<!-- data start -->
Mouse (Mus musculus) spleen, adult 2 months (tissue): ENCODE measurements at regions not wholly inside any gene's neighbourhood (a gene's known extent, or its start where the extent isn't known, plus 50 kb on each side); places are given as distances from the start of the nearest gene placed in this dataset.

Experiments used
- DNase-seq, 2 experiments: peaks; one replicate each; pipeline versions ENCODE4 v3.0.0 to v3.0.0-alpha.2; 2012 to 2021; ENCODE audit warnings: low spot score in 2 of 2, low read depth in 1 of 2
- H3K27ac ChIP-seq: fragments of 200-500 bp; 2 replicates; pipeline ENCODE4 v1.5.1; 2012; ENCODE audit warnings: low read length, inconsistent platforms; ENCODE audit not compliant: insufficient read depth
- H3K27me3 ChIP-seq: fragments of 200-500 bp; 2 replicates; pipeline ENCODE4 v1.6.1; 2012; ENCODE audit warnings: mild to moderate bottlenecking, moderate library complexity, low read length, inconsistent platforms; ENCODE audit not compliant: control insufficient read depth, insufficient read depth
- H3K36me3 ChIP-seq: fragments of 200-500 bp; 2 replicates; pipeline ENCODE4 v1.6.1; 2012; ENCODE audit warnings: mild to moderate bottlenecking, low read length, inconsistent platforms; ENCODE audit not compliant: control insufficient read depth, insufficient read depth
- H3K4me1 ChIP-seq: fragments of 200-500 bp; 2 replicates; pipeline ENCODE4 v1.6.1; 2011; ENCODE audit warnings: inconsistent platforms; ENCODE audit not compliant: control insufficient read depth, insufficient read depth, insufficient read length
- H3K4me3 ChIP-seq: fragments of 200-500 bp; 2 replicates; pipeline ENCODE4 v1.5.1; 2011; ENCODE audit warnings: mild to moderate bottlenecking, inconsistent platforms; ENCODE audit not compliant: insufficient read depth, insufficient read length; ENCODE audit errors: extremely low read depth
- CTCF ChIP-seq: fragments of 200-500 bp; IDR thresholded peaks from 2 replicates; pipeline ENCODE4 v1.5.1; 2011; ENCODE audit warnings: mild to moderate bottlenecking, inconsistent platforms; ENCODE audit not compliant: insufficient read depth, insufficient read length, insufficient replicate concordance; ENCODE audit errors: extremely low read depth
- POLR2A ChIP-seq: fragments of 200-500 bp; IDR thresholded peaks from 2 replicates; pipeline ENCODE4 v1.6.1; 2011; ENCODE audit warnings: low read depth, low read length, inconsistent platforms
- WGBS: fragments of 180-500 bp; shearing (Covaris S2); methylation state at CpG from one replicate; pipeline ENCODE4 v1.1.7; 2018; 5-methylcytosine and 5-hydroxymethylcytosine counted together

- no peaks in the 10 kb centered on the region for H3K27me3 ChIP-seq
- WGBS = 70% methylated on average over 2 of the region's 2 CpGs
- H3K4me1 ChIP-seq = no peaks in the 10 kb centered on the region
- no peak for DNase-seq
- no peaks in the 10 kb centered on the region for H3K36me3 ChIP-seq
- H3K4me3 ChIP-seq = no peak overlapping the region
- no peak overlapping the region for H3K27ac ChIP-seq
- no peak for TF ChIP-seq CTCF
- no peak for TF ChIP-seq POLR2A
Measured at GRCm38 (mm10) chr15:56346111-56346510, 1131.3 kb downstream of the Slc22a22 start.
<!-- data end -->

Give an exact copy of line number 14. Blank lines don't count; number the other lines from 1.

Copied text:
- H3K4me1 ChIP-seq = no peaks in the 10 kb centered on the region